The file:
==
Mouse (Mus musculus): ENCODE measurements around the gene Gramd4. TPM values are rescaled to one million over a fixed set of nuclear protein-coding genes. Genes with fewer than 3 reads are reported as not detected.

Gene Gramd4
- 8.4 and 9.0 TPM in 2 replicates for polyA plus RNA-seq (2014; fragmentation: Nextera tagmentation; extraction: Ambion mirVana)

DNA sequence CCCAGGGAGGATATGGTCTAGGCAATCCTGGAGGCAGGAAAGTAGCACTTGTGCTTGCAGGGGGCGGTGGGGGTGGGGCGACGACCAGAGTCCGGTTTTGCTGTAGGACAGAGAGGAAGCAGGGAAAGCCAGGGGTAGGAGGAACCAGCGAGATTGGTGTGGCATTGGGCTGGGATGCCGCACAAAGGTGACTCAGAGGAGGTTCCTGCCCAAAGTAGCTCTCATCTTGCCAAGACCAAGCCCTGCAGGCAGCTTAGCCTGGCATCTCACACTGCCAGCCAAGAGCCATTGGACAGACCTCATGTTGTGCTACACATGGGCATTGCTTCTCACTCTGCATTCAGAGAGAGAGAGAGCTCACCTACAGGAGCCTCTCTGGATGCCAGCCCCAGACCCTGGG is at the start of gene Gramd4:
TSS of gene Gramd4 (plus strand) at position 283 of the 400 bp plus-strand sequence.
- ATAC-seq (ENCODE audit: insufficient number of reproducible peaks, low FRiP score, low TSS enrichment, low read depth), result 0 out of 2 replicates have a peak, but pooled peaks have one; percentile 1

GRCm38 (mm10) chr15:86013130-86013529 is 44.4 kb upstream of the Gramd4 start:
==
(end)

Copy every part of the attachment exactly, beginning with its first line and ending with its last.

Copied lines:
Mouse (Mus musculus): ENCODE measurements around the gene Gramd4. TPM values are rescaled to one million over a fixed set of nuclear protein-coding genes. Genes with fewer than 3 reads are reported as not detected.

Gene Gramd4
- 8.4 and 9.0 TPM in 2 replicates for polyA plus RNA-seq (2014; fragmentation: Nextera tagmentation; extraction: Ambion mirVana)

DNA sequence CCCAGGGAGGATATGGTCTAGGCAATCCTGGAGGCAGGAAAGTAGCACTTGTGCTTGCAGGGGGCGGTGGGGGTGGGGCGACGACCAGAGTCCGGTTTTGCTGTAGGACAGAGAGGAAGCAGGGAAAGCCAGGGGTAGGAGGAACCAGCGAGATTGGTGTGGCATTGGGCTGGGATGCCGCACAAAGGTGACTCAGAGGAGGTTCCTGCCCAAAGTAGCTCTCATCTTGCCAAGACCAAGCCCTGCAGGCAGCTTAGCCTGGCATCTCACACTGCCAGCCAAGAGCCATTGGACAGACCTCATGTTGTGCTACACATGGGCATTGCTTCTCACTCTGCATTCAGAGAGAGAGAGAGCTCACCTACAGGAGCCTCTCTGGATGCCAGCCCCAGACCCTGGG is at the start of gene Gramd4:
TSS of gene Gramd4 (plus strand) at position 283 of the 400 bp plus-strand sequence.
- ATAC-seq (ENCODE audit: insufficient number of reproducible peaks, low FRiP score, low TSS enrichment, low read depth), result 0 out of 2 replicates have a peak, but pooled peaks have one; percentile 1

GRCm38 (mm10) chr15:86013130-86013529 is 44.4 kb upstream of the Gramd4 start: